Indoor hanging plant
ECO gardener

Thinking of using plants to liven up your space and add a pop of green to blank corners? Apart from instantly improving the look of your home, plants make a terrific focal point for a space. That said, not all plants should be hanged. If you’re thinking of brightening your indoor space with hanging plants, here are some tips:

8 of the Best Plants to Hang Indoors

indoor hanging plants

Alsobia: This beautiful perennial succulent is distinctive for its trailing, velvety soft gray-green foliage that looks gorgeous in a hanging planter! Native to Mexico, Guatemala, and Costa Rica, the Alsobia plant is so easy to take care of. It can survive shady to brightly lit conditions with semi-regular watering. It also does so well under artificial light or sits next to the windowsill. When the conditions are right, the plant will produce white gloxinia-like flowers.

Brasil Philodendron: Philodendron Brasil is best known for its heart-shaped leaf with flashes of yellow and chartreuse in the center. This plant is native to the rainforests of South America, so it's pretty resilient. It can survive low, bright, and indirect light, even in poor lighting conditions. The plant doesn't grow too big, so it's ideal as an indoor hanging plant. To thrive, provide bright light, regular watering, and well-draining soil.

Cebu Blue Pothos: Featuring silvery-blue shiny leaves with long, trailing vines, the Cebu Blue photos is one good-looking plant. It's a lovely plant to hang indoors, particularly in bright, sunny spots. This plant is native to Cebu island in the Philippines, so that it can tolerate dry conditions, even drought. It will, however, thrive when planted in well-draining soil, such as sandy soil and medium light. It will grow fastest under bright light, so you can take cuttings to propagate.

Hoya compacta: Hoya compacta, AKA Hindu Rope plant, is an eye-catching trailing plant with thick, glossy dark green foliage that curls as it grows, akin to thick ropes. When it thrives, the plant will produce gorgeous pink-peach flowers. It doesn't require much babying as long as you provide bright, indirect sunlight and fast-draining soil. It’s a slow grower and could survive some neglect. Water only when the soil is dry to the touch to avoid root rot.

Little Swiss Monstera: Little Swiss Monstera is another eye-catching plant that can be hung in a planter or basket indoors. Its foliage is quite dramatic, featuring large holes, like Swiss cheese, hence the name. This plant loves bright, indirect light but can tolerate direct sunlight. It's quite a thirsty plant, so water it every time the soil feels dry to the touch. Avoid overwatering because the extra moisture will cause its beautiful, hole-ridden leaves to turn yellow. It’s a quick grower when the conditions are right and easy to propagate!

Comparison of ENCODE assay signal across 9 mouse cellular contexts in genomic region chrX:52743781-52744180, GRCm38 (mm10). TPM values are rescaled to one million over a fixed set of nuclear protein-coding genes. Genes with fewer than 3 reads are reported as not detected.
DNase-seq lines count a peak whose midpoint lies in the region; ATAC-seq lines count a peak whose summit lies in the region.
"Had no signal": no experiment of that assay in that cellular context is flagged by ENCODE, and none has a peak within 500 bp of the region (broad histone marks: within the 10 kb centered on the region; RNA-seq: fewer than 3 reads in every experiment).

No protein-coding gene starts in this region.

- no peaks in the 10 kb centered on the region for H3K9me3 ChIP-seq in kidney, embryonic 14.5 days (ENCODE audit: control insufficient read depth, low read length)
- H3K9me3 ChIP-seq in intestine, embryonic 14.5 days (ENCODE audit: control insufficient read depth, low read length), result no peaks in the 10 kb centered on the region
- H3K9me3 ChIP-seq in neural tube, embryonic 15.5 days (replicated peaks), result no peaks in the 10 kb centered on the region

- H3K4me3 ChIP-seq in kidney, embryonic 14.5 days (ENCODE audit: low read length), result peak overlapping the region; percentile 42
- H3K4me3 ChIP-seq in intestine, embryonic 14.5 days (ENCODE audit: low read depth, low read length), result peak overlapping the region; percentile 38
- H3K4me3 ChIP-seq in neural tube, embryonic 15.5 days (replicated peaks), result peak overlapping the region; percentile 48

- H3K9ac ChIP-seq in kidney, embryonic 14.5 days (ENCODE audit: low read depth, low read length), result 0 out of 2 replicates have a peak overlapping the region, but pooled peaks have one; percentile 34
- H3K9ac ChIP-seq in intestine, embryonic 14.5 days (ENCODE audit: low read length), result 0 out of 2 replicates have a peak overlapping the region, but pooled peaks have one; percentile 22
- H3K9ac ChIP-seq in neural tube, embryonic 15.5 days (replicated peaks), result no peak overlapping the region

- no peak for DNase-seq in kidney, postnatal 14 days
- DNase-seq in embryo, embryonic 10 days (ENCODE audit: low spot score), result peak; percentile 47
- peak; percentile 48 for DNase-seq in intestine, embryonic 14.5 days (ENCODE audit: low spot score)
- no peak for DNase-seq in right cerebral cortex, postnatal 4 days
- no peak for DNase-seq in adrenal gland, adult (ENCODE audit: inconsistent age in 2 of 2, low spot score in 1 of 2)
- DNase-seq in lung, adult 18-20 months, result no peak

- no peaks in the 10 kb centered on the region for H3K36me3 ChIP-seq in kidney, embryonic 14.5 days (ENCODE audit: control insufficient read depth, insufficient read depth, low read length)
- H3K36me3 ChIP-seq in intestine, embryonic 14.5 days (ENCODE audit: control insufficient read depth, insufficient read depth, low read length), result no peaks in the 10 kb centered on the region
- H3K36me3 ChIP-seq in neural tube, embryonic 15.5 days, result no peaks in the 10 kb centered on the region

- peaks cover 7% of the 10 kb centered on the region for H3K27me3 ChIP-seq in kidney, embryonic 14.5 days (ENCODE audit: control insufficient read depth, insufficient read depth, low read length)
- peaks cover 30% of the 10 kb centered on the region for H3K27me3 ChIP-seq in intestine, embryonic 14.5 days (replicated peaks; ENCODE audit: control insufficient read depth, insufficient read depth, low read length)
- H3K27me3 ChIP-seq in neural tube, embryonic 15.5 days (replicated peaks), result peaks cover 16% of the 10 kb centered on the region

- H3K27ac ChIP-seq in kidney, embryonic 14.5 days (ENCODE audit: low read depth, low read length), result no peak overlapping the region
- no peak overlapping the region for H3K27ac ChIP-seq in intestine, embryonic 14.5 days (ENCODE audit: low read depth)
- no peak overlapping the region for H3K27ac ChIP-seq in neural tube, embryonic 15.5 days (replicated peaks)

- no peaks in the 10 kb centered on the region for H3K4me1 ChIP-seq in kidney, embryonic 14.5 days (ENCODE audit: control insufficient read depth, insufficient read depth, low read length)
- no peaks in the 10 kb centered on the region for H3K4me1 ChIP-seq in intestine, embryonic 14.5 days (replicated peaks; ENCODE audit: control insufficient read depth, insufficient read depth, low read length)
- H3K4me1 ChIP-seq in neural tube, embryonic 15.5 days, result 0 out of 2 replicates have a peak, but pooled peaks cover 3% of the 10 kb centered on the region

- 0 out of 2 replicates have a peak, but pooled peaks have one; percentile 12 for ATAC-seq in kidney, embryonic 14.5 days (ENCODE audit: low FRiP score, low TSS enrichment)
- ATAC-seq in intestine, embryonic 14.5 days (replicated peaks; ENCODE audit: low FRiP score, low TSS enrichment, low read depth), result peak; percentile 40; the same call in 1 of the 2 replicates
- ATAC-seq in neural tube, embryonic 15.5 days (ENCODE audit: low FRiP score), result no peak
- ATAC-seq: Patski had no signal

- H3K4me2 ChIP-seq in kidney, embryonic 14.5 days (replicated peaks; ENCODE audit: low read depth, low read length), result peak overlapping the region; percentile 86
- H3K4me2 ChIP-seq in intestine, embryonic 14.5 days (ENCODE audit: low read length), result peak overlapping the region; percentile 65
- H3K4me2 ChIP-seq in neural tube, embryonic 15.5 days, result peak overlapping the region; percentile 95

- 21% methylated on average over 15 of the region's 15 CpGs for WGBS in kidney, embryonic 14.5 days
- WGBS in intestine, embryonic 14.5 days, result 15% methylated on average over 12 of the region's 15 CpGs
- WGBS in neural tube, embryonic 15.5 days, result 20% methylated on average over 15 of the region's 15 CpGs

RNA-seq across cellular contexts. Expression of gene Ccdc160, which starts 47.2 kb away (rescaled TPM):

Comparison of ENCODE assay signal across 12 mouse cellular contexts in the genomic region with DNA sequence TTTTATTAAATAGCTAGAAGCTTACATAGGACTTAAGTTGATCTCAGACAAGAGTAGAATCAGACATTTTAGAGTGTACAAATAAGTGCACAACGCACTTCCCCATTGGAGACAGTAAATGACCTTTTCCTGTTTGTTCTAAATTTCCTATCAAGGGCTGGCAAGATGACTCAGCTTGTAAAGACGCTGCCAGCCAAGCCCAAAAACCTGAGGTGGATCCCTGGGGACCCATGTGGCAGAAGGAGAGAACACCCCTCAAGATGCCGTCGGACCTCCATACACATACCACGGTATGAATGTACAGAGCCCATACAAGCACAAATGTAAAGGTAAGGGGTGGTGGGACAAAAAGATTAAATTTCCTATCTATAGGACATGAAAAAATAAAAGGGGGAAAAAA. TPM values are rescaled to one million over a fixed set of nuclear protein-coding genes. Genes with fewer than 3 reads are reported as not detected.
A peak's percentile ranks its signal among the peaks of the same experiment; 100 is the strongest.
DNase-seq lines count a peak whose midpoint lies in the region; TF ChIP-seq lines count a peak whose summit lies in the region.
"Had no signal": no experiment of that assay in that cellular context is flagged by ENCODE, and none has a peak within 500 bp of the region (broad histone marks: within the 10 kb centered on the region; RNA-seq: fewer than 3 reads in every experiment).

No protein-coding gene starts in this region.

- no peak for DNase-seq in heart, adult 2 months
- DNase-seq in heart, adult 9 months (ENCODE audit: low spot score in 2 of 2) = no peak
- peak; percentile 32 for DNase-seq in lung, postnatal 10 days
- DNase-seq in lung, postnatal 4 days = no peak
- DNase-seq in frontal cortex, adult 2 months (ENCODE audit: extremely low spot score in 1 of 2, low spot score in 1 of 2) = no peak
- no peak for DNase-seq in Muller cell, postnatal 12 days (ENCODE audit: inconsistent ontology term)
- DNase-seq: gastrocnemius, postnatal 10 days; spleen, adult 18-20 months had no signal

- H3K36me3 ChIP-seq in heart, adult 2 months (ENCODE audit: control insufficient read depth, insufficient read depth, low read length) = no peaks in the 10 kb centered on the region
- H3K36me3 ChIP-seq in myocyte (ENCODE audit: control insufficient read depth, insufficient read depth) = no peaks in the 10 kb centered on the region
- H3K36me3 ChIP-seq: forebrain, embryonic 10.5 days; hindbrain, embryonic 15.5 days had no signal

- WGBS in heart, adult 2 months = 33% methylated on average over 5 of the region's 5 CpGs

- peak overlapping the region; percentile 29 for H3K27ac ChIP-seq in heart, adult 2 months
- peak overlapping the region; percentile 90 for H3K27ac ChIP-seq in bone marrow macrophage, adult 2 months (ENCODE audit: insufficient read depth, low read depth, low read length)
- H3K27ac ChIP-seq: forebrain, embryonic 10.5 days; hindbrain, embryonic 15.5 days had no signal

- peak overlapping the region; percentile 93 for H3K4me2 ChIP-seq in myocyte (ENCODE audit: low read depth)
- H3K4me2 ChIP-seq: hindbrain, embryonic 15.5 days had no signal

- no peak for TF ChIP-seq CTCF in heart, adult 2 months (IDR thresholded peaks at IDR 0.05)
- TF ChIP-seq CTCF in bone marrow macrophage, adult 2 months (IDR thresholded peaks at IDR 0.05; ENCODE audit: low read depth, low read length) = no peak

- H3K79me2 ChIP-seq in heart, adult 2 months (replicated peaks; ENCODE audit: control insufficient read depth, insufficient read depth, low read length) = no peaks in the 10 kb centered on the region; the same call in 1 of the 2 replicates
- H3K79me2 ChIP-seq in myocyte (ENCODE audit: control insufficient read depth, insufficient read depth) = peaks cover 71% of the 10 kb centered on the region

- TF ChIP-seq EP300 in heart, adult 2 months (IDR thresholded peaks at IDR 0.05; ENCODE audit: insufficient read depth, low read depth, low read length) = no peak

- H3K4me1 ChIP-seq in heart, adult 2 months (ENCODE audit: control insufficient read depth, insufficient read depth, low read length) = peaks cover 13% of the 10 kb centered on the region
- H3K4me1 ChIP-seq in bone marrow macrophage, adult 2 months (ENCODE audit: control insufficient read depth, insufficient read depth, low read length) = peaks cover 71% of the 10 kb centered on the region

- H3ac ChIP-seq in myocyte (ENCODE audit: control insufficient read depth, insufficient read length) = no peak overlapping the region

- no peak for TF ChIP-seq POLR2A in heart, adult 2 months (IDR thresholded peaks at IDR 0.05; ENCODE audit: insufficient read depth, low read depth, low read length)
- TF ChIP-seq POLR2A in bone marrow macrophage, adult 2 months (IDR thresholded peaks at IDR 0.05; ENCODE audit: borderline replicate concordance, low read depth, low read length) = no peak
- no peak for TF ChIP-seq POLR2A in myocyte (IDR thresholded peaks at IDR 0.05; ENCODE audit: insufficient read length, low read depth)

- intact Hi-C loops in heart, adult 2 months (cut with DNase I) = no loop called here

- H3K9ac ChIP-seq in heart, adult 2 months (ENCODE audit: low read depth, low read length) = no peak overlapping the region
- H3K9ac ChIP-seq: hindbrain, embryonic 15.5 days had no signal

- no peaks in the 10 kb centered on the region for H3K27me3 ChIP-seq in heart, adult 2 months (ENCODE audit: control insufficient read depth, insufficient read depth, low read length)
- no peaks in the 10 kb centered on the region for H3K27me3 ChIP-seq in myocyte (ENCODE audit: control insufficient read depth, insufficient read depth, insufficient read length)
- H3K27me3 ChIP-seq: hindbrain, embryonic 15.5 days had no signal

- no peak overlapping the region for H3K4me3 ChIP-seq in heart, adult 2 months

Manjula Pothos: Manjula Pothos is a stunning leafy trailing plant with beautiful, heart-shaped leaves with splashes of white, yellow-green, and cream. It's one of the rarer pothos varieties, so it's quite popular among collectors. This plant is quite toxic to pets and small children, so it's best hung in a basket or planter indoors. It doesn't grow too big and is easy to take care of because the plant itself is resilient and adaptable. Set in a spot that gets a lot of bright, indirect light. Water only when needed as the plant can tolerate a little neglect.

Mini Adam Ivy: An elegant indoor plant that’s best hung in a cool, bright room, this ivy plant is a ground-creeping woody plant that’s almost effortless to grow. It has gray-green leaves with silvery shift and loves partially shady to bright spots with indirect light. Ivy loves moderately moist soil and will require regular watering. It doesn’t grow too big, making it a perfect trailing plant to highlight the living room or bedroom.

Nanouk Tradescantia: Nanouk Tradescantia is known for its purplish-green foliage with pinkish stripes and grows best in bright, indirect light. While easy to grow and effortless to maintain, the Nanouk Tradescantia should regularly be watered to avoid drying the soil. Do not set the plant in direct sunlight because this will burn the leaves, causing them to turn brown.

How to Hang Plants from the Ceiling

indoor hanging plants

You will need:

  • Metal hooks
  • A planter
  • A small wicker basket
  • A macrame plant hanger
  • Your plants of choice

Find the right spot to hang the plants. If you don’t have the potted plant, fill a planter halfway with potting soil or soil mix, then plant the hanging plant. Set the potted plant in a small wicker basket, ensuring that the basket is high enough to cover the planter but not block the foliage. Arrange the potted plant, so its foliage trails past the sides of the basket.

With your power drill, drill a hole in the ceiling with a 5/8-inch drill bit, making sure to hold the drill firmly so it won’t crack and damage the ceiling. Install the hook, then assemble the macrame plant hanger to hold the planter or wicker basket. Hang the macrame plant hanger on the hook, and you’re done.

Where to Hang Your Indoor Plants

indoor hanging plants

It’s essential to know the sunlight needs of your plants before finding the spot to hang it. If your plant needs the full sun, hang it in front of a south-facing window. Get ceiling hooks that swivel so that the plants are exposed to sunlight from all sides. Set the plants at the east-facing and west-facing windows if they require low or indirect light.

Incorporating the garden into your home will give your living space a cozier, relaxing aesthetic. And as long as the growing requirements of the hanging plants are met, you can look forward to a thriving indoor garden for years to come!

Check out our blog for more tips or visit our online store for your gardening tools and supplies.

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